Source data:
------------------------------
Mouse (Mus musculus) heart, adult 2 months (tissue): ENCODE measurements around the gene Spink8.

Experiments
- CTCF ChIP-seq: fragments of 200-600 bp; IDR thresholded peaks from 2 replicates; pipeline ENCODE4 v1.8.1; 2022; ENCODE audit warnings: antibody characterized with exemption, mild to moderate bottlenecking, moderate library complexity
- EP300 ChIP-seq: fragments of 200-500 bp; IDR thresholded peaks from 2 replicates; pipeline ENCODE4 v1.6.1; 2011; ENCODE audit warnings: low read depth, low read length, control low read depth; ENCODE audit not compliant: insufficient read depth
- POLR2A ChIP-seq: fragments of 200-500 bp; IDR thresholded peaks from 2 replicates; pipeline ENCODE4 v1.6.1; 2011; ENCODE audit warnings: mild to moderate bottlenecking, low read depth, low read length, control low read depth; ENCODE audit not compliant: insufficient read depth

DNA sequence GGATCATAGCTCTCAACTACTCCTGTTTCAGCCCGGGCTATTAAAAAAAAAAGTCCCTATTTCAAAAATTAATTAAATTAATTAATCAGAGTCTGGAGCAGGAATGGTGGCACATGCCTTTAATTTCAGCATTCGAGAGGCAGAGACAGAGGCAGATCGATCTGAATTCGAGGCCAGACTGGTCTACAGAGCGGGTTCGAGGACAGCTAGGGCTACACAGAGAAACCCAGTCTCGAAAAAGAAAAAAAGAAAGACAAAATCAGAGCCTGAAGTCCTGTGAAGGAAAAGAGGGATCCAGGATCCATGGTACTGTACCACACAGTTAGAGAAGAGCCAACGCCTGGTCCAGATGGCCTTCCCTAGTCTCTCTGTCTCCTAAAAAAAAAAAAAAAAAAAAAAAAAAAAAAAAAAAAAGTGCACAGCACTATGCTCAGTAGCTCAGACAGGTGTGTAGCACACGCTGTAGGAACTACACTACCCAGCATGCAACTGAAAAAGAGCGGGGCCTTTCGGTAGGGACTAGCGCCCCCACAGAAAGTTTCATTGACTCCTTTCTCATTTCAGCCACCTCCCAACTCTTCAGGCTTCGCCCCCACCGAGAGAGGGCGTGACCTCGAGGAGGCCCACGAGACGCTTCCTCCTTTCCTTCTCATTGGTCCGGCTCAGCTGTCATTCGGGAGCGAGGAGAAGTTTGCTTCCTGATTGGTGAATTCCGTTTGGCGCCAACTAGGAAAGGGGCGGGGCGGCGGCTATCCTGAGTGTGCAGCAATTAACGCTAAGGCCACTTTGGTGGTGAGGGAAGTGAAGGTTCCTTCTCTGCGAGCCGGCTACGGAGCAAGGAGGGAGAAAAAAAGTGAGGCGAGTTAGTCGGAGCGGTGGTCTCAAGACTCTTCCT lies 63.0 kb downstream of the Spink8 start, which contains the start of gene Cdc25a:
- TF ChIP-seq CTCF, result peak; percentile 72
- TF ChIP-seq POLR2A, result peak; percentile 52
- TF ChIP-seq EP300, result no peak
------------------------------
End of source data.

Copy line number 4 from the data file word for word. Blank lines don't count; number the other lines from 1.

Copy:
- EP300 ChIP-seq: fragments of 200-500 bp; IDR thresholded peaks from 2 replicates; pipeline ENCODE4 v1.6.1; 2011; ENCODE audit warnings: low read depth, low read length, control low read depth; ENCODE audit not compliant: insufficient read depth